Five Important, Meaningful Benefits of Education by Craig Middleton

Five Important, Meaningful Benefits of Education by Craig Middleton will help students you know understand why education is important. While lessons from subjects like math and social studies may not relate directly to a student’s world this article explains why they nonetheless have meaningful personal value. Thanks, Craig

Though the importance of a good education is not lost on most people, there are still many who view an education, especially beyond basic academics, as a waste of time and resources. Education may appear as a requisite experience for children and young adults in order to satisfy societal requirements, parental expectations, or capitalist ideals, but schooling is a crucial part of a well-functioning society that consists of healthy, happy, and stable individuals. 

Let’s take a look at a few of the ways that education benefits the people, families, and institutions of every community across the world.

1. Increased Opportunities

  • Do you want to better guarantee that you will land a high-paying job? Are you interested in developing skills and characteristics that will help you to succeed with your passions? Whether you hope to pursue a creative endeavor like photographer Ansel Adams or have your sights set on an ivy league education like Courtney Lanier Sarofim, a good education will equip you with the tools you need to make your dreams a reality.
  • Regardless of the path you take in life, it’s important to gain an education that will help you to accumulate the necessary skills and knowledge that will make you a standout candidate for any jobs, positions, and roles you seek in the future.

2. Sharper Cognitive Skills

  • While you may never use some of the math skills you develop in school when you reach adulthood, these practices help to develop the critical thinking and problem-solving parts of your brain that ease a variety of challenges and issues in your adult life. The stronger your critical thinking skills, the easier it is to make a sound, confident decision in the face of life’s problems.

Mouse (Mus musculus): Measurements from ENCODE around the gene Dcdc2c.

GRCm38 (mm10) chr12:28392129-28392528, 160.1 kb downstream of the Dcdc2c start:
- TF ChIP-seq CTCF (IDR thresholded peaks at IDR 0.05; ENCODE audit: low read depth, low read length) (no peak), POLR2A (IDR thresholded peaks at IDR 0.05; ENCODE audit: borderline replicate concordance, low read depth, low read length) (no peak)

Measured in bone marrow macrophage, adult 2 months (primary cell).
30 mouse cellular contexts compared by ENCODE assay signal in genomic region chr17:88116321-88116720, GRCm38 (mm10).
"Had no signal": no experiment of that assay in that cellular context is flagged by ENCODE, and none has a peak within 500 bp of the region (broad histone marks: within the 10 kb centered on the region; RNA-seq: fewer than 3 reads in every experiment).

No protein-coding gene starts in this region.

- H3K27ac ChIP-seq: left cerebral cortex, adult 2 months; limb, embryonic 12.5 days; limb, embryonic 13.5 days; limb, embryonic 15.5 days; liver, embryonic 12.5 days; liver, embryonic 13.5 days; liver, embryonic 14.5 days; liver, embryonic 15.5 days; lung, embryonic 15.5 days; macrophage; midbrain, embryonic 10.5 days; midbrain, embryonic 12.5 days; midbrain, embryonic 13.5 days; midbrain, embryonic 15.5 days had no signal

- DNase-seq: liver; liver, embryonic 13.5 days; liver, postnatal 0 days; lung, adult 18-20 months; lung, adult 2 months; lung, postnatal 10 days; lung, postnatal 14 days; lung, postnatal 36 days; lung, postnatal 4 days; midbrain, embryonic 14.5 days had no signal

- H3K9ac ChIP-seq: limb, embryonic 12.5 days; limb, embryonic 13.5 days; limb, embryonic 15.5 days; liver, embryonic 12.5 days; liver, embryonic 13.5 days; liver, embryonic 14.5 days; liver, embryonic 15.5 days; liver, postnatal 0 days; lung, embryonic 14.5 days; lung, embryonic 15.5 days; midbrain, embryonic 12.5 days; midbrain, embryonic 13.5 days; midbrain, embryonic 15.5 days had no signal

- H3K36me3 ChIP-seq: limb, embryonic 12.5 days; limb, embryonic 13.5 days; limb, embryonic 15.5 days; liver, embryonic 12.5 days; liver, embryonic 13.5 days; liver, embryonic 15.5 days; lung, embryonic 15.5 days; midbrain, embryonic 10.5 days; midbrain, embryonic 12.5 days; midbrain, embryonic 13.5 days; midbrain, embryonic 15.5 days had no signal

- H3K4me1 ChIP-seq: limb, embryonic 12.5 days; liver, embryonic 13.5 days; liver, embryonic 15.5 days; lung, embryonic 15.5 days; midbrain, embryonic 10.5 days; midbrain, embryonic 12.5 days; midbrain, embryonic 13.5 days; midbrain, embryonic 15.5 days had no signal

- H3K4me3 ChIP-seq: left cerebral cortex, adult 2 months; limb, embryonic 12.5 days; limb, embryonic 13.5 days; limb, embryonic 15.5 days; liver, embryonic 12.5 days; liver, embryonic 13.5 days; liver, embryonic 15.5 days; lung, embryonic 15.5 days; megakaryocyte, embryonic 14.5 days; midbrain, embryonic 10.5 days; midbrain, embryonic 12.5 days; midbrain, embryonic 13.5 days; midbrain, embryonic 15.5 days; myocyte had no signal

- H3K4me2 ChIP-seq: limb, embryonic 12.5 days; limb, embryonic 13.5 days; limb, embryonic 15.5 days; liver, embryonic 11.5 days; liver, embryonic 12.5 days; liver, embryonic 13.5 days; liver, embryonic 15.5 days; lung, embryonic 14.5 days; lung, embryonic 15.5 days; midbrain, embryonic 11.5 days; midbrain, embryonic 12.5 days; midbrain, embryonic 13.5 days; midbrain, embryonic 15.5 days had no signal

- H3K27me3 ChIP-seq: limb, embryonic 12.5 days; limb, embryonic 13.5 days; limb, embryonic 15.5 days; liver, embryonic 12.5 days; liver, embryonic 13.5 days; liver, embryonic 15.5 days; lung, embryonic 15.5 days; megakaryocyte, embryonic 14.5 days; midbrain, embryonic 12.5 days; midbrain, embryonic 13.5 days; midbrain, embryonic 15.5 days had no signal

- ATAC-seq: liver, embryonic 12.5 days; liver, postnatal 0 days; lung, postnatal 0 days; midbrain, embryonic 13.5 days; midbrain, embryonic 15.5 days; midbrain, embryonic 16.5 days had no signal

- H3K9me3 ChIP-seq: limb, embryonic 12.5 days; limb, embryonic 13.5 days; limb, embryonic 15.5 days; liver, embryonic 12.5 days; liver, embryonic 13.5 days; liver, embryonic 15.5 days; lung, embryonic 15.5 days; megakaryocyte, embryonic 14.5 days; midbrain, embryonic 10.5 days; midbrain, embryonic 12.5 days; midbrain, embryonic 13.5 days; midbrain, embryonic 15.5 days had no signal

• Boosted cognitive skills also help you to be better at advocating for yourself and others in the future, as you’re more likely to take the time to better understand complex situations, provide proper data to support your choices, and make more informed judgments.

3. Better Global Awareness

  • In order to become a more compassionate, knowledgeable, and responsible citizen of the world, it’s vital to become aware of other cultures and historical events that have shaped the world to be what it is today.
  • This not only makes it easier to relate to others who may be different from you, but it also encourages a broadening of the values and goals you may have in your life as you explore new ways of viewing the world through the lens of other civilizations or communities.

4. Expanded Equality

  • Education functions as a uniting force for people from all walks of life. Everyone, regardless of age, sex, gender, religion, or orientation, deserves access to the same opportunities in the world.
  • A good education provides everyone with the necessary skills, tools, and knowledge to achieve their goals, but educated people are more likely to maintain an open mind and remain aware of societal issues that block or drive wedges between different social classes or groups of people. Educated individuals are often more likely to take measures in their own work or personal circles to ensure that everyone has an equal chance at a healthy, happy, and fulfilled life.

5. High Self-Esteem

  • School is challenging for everyone at one time or another. Overcoming challenges, even on basic levels, fuels your sense of accomplishment and fulfillment, which can help you to feel more confident and able to navigate difficult situations on your own in the future. Even in times of failure, the lessons learned in a schooling environment have real-world applications that teach people how to secure their own success and happiness on their own.
  • As well, educated people rely less on others to make decisions, form opinions, provide financial support, or speak for them. Education can empower each person to find their strengths and their voice, and use them to make the world around a better place to be.

Craig Middleton

  • Craig is a New York City-based retired business consultant, who is an expert in education and cultural trends. He has a Masters of Business Administration and a Masters in Education from St. Johns and loves sharing his knowledge on the side through his writing. If you have any questions or comments you can direct them to Craig at
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